Army getting to heart of the matter

The Army will begin accepting proposals this week for solutions that detect the electronic signal of a beating human heart as far away as 50 feet for urban combat or medical uses.

In May the Army released a request for proposals for "remote sensing of the electro-magnetic potential of the human heart" and will accept contractor submissions July 1 through Aug. 14. The Army expects to award a $70,000 contract in mid-September, said Jeremy McLain, mechanical engineer at Picatinny Arsenal, N.J.

The contract will use fiscal 2004 funding, and one vendor will produce a proof-of-principle device during the initial six months. Phase II, which will be worth up to $500,000, will include the development and demonstration of a prototype, McLain said.

The heart has specific electronic signature that a sensor could detect by filtering out other noise and signals. The Army request for proposals lists two possible functions:

* A handheld version for medics in the field to determine the heart rate of a wounded soldier.

* An enhanced version for soldiers in urban combat situations to detect heart signals through walls and other obstructions, which could illustrate how many individuals are in a room that soldiers are about to enter.

The Army expects the system to weigh 5 to 10 pounds with a sensing range of 20 to 50 feet. If that range increases, the heart detection devices could augment other sensing solutions, such as infrared and light amplification sensors. With telescopic sights on small guns and rifles, soldiers could detect a hiding enemy even farther away, according to the request for proposals.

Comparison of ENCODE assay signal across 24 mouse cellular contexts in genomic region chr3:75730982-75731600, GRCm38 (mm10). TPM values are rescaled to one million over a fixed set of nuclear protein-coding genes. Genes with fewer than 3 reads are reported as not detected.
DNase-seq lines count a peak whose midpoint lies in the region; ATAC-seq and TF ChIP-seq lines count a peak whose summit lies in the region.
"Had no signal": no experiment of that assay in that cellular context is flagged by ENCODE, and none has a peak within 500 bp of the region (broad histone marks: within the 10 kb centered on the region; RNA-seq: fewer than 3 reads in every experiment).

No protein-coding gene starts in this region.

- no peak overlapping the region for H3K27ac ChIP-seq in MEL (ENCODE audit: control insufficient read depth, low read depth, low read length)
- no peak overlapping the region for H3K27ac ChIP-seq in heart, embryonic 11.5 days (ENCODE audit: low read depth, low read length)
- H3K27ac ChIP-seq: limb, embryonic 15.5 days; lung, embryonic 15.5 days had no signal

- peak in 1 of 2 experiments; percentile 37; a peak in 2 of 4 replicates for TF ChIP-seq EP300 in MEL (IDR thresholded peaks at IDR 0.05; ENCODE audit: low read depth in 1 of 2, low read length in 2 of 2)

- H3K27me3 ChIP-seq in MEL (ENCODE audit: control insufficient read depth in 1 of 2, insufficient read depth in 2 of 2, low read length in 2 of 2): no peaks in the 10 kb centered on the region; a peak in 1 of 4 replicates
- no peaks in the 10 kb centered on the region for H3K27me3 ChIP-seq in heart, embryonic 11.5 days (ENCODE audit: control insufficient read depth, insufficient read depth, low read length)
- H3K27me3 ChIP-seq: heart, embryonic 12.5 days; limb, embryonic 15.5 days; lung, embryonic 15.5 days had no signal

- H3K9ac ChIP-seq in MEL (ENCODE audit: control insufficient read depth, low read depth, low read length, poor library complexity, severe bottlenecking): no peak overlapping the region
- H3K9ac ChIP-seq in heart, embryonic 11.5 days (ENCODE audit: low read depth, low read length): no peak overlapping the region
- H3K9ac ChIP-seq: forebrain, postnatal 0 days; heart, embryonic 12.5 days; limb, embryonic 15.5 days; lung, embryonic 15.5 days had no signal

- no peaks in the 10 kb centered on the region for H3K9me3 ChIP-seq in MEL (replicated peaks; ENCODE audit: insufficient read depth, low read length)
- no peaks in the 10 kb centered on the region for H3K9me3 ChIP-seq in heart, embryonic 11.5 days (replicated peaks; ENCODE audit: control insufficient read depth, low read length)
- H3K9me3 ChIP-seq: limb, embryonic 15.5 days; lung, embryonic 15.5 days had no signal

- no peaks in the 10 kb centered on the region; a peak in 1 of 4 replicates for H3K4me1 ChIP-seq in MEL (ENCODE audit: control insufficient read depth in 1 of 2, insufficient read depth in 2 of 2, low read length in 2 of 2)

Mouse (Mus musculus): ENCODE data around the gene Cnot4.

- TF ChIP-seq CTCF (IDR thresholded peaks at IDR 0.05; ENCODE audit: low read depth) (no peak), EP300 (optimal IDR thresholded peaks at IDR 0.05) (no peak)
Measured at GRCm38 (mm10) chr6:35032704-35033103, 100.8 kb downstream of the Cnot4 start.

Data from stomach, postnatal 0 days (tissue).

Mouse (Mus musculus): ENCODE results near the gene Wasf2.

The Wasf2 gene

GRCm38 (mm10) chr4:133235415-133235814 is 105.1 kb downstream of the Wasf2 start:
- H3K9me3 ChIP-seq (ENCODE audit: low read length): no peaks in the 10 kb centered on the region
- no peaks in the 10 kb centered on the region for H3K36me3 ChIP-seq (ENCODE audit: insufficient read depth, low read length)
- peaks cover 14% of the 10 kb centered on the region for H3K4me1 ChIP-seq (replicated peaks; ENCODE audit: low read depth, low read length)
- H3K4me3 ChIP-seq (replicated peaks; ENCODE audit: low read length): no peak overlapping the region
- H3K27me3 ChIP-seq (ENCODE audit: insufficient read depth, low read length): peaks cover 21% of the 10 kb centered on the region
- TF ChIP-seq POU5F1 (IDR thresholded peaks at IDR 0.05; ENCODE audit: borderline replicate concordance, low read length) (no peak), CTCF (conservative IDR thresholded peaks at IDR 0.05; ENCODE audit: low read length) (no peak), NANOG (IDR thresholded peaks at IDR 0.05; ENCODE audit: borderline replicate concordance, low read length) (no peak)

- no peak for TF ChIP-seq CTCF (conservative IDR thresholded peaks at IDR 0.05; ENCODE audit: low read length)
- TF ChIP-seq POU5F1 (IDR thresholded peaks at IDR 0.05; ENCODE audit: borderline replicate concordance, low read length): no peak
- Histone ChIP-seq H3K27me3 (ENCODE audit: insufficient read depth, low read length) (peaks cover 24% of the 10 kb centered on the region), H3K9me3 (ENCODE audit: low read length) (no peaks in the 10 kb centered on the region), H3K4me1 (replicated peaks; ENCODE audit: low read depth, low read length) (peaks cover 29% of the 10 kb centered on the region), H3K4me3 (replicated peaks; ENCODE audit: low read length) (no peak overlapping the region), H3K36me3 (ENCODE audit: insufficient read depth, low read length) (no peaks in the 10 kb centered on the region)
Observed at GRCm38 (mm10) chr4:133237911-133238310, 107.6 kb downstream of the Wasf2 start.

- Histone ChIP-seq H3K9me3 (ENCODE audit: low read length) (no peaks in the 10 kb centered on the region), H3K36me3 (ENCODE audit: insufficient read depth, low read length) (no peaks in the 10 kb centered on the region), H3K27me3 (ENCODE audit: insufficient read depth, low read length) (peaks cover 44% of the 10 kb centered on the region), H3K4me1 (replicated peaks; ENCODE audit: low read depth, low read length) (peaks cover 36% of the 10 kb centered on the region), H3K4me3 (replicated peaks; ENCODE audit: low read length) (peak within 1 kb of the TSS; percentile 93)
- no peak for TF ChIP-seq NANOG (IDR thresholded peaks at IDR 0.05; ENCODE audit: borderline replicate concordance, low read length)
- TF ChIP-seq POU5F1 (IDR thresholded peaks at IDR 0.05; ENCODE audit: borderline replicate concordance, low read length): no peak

"I've seen a couple of abstracts on it from different sources that would suit medical community and war fighters," McLain said. "Hopefully, it will get to be that precise to detect through walls."

The Army's goal is to have solid prototypes and initial production types by the end of the decade, McLain said. He added that if the solutions were available today, they could aid soldiers' searches of Iraqi palaces or Afghani caves.

George Smith, senior fellow at, which monitors space and military programs, said he was skeptical of the program's potential impact based on the modest funding levels and because this is not a new area of research.


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